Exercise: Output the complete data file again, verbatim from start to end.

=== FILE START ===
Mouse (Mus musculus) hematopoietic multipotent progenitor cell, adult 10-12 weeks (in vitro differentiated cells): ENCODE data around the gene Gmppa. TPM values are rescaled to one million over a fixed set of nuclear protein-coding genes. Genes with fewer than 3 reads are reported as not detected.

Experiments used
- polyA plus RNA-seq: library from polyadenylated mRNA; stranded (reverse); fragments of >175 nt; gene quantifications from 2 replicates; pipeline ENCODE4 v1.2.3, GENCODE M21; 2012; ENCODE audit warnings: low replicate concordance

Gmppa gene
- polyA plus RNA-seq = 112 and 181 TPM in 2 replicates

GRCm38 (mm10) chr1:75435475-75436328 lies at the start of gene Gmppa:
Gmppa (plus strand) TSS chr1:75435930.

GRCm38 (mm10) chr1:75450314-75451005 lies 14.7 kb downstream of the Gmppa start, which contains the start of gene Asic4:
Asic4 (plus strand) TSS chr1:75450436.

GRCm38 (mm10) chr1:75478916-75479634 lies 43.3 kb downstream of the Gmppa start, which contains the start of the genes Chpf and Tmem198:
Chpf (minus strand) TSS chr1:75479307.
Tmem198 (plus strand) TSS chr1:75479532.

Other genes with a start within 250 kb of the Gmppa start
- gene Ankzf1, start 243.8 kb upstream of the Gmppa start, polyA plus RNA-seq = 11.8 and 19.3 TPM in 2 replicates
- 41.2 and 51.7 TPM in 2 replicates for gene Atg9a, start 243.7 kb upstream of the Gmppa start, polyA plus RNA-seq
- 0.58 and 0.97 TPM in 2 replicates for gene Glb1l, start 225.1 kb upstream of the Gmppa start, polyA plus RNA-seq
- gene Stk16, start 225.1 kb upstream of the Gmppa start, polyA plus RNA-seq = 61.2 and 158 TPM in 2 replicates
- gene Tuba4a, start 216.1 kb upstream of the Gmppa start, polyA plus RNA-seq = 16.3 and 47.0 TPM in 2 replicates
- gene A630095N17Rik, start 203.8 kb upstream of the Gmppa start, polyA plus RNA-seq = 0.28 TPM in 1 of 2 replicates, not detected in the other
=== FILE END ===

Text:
Mouse (Mus musculus) hematopoietic multipotent progenitor cell, adult 10-12 weeks (in vitro differentiated cells): ENCODE data around the gene Gmppa. TPM values are rescaled to one million over a fixed set of nuclear protein-coding genes. Genes with fewer than 3 reads are reported as not detected.

Experiments used
- polyA plus RNA-seq: library from polyadenylated mRNA; stranded (reverse); fragments of >175 nt; gene quantifications from 2 replicates; pipeline ENCODE4 v1.2.3, GENCODE M21; 2012; ENCODE audit warnings: low replicate concordance

Gmppa gene
- polyA plus RNA-seq = 112 and 181 TPM in 2 replicates

GRCm38 (mm10) chr1:75435475-75436328 lies at the start of gene Gmppa:
Gmppa (plus strand) TSS chr1:75435930.

GRCm38 (mm10) chr1:75450314-75451005 lies 14.7 kb downstream of the Gmppa start, which contains the start of gene Asic4:
Asic4 (plus strand) TSS chr1:75450436.

GRCm38 (mm10) chr1:75478916-75479634 lies 43.3 kb downstream of the Gmppa start, which contains the start of the genes Chpf and Tmem198:
Chpf (minus strand) TSS chr1:75479307.
Tmem198 (plus strand) TSS chr1:75479532.

Other genes with a start within 250 kb of the Gmppa start
- gene Ankzf1, start 243.8 kb upstream of the Gmppa start, polyA plus RNA-seq = 11.8 and 19.3 TPM in 2 replicates
- 41.2 and 51.7 TPM in 2 replicates for gene Atg9a, start 243.7 kb upstream of the Gmppa start, polyA plus RNA-seq
- 0.58 and 0.97 TPM in 2 replicates for gene Glb1l, start 225.1 kb upstream of the Gmppa start, polyA plus RNA-seq
- gene Stk16, start 225.1 kb upstream of the Gmppa start, polyA plus RNA-seq = 61.2 and 158 TPM in 2 replicates
- gene Tuba4a, start 216.1 kb upstream of the Gmppa start, polyA plus RNA-seq = 16.3 and 47.0 TPM in 2 replicates
- gene A630095N17Rik, start 203.8 kb upstream of the Gmppa start, polyA plus RNA-seq = 0.28 TPM in 1 of 2 replicates, not detected in the other